This is the last week of our Women in Healthcare series, which we began last month in honor of Women’s History Month. Healthcare Finance News asked some of the women leaders in the nation’s healthcare industry to talk about the role of women in healthcare.
Today, we hear from Diane Meier, MD. An internationally recognized expert on palliative care, Meier, a MacArthur Fellow, is a geriatrician based at Mt. Sinai Medical Center and is the director of the Center to Advance Palliative Care (CAPC). Per her CAPC bio, under her direction, the number of palliative care programs at hospitals in the United States has more than doubled in the last five years. She has published extensively, including as co-editor of “Palliative Care: Transforming the Care of Serious Illness,” a book billed as the first to provide a comprehensive look at the field of palliative care.
Q: What role do women have as decision-makers/leaders in today's healthcare sector?
A: I think that role is increasing exponentially. Just look at the make up of medical school classes in the United States, which are now more than 50 percent women because the entry criteria are based solely on merit. We’ve seen, really, a revolutionary shift in the population. You haven’t seen as much of an increase at the highest levels – the c-suite, deans, department chairs. So I think there are still barriers. Somebody like me has been able to achieve, from the stand point of someone coming at the system not so much from the outside (but) from a disruptive innovation stand point. That is palliative care. (It) is very much a disruptive innovation inside the healthcare system, and because of that I was able to develop a lot of leadership skill going from a palliative care clinician to being someone who is seeking to communicate the benefits of palliative care to diverse audiences using business principles, social marketing principles, healthcare financing principles and using organizational partnership strategies to try to advance the legitimacy of the field with the goal of making sure that every person in the United States that has a serious illness has access to high quality palliative care no matter where they live, no matter how old they are, no matter what their diagnosis is, no matter whether they’re going for a cure or life prolongation, that it just becomes the standard of care.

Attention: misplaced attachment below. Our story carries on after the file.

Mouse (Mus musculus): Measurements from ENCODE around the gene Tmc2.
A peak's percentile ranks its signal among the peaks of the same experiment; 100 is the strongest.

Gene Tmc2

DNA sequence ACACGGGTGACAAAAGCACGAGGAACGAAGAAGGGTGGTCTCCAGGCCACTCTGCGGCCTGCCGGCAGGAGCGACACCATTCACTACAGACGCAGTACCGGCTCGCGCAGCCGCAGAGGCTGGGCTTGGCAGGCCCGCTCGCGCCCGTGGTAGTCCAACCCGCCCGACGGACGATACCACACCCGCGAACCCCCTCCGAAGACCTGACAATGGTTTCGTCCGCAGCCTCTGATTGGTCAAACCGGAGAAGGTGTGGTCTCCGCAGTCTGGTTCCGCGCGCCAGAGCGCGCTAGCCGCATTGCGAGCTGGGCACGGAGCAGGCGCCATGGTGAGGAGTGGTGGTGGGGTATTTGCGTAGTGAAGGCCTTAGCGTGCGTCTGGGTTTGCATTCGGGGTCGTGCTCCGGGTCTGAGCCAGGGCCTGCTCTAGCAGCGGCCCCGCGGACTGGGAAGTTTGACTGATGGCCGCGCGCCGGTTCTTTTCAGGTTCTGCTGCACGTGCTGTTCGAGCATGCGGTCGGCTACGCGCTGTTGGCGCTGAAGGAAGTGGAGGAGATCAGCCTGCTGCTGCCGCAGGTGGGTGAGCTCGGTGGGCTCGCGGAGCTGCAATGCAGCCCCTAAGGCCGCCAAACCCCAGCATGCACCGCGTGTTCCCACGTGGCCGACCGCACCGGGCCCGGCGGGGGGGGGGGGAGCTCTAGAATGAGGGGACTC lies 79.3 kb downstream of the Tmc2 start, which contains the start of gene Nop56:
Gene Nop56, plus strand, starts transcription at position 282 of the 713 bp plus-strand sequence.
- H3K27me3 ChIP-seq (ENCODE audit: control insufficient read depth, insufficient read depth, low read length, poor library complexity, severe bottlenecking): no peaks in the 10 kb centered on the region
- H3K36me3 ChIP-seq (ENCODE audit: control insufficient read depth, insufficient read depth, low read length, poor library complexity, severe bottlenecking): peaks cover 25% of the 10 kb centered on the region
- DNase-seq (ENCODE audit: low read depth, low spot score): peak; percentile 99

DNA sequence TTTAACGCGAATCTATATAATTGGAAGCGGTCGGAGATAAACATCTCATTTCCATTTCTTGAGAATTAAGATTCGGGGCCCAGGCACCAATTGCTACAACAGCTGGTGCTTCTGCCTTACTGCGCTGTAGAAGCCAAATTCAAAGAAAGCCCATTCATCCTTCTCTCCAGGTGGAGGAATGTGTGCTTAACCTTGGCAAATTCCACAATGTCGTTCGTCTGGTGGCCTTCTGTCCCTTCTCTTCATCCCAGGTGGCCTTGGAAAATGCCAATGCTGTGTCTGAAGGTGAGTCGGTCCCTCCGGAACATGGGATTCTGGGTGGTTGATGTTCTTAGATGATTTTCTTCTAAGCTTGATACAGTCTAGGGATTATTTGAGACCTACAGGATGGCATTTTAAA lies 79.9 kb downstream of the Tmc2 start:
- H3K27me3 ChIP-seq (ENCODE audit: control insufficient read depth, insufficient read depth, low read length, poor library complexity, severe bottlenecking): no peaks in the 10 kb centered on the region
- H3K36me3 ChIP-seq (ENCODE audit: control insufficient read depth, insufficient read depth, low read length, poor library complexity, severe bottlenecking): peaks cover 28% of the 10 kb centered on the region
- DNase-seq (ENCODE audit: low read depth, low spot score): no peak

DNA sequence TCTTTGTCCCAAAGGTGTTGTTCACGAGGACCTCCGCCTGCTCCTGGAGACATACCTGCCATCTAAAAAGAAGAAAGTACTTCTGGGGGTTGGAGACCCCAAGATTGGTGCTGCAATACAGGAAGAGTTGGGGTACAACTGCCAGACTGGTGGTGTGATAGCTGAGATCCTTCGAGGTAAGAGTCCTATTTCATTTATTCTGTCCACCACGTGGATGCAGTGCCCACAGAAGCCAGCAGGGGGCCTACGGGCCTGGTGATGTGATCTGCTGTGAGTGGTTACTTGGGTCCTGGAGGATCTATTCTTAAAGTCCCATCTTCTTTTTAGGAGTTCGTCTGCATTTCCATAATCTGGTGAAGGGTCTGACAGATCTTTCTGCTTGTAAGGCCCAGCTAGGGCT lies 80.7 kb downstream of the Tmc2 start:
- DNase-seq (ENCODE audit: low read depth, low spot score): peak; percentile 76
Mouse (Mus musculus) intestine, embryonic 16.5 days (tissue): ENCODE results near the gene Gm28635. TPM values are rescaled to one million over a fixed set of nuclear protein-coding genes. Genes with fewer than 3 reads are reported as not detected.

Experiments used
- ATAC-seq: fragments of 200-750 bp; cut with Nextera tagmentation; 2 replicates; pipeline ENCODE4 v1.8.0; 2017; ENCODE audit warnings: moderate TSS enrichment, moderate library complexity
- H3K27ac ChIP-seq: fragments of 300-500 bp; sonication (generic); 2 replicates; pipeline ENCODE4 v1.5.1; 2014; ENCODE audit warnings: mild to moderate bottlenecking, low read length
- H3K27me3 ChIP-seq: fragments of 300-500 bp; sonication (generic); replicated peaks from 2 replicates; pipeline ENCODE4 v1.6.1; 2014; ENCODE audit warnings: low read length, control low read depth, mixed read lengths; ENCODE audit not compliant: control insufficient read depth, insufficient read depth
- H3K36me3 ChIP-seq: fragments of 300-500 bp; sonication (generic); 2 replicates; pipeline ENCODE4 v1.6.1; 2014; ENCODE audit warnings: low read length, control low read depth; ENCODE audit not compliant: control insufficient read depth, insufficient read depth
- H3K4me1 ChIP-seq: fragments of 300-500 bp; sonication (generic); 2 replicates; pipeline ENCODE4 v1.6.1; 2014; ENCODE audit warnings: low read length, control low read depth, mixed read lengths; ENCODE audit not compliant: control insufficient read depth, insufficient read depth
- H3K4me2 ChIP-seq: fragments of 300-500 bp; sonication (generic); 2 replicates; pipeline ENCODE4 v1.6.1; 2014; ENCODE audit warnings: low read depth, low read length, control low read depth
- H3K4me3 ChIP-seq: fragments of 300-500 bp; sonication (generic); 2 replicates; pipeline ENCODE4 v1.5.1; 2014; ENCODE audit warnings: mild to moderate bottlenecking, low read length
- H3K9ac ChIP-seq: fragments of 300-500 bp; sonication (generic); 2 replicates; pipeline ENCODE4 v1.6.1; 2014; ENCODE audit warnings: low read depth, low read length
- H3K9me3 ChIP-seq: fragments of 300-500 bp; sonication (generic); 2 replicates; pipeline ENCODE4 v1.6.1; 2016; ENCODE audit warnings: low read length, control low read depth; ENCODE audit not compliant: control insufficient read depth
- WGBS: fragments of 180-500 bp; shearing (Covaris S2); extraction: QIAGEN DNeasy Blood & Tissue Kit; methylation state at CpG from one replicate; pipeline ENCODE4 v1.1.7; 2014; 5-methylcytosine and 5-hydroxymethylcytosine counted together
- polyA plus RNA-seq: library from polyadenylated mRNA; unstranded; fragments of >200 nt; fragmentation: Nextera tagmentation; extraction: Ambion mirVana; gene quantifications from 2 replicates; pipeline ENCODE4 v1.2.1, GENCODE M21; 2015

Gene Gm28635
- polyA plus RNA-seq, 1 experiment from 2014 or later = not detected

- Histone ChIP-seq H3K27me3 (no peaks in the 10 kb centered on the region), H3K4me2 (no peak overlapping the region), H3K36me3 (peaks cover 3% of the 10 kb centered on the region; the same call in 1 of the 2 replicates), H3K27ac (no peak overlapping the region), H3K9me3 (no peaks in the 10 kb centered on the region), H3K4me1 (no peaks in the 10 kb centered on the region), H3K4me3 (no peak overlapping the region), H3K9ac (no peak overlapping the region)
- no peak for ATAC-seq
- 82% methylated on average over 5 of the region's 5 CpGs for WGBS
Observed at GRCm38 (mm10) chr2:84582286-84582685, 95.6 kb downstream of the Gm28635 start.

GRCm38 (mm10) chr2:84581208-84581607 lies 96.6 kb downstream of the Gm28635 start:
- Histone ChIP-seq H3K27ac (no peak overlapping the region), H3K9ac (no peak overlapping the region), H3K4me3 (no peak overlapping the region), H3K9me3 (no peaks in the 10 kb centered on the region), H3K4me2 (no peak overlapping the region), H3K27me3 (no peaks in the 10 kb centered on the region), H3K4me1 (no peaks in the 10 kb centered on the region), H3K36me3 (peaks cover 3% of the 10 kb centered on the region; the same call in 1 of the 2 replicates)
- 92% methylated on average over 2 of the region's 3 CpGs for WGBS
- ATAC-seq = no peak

Q: What do women bring to the table to shape the future of healthcare?
A: There’s been some interesting work done by Carol Gilligan and others about some of the differences in moral development in women – this notion that women have a more heightened sensitivity to the relational aspects of society, of organizations, of working together to accomplish shared goals. That attention to relationship – it’s important, I think it’s critical, to healing our very broken healthcare system because if we don’t work together on behalf of the best interests of our patients we will not be able to help them. The current cost and quality crisis has made that abundantly clear. So while I certainly know plenty of men who have very strong interpersonal relationship skills and plenty of women who don’t, on average, I would say, perhaps because women are socialized this way, perhaps because many of us are mothers, I’m not sure what it is, but I can see that as a common strength among women leaders.
Q: What do you personally believe should be the path forward to better care and lower costs?
A: First of all, I think the path to lower cost is better care. Care right now – one of my colleagues just used the analogy it’s like a subspecialty pinball game. The patient is just bounced from one subspecialist to the next and eventually ends up falling through the cracks and into the emergency room in the hospital. That’s what happens. It’s very poor quality. It’s distressing, confusing, exhausting, scary to patients and families, and it’s incredibly wasteful and expensive. We have a system in which primary care has become so disempowered and so marginalized that patients are essentially victims of excess subspecialization that is very poor quality, and as a side effect, very expensive. If you can restore a universal primary care relationship for patients, if you can improve the power of the primary care sector of the healthcare system by paying people a living wage, making it possible to have a life and a family as a primary care physician, you will see a much higher quality of care and as a side effect, people will not end up in emergency rooms and hospitals and ICUs because they didn’t know where else to turn.
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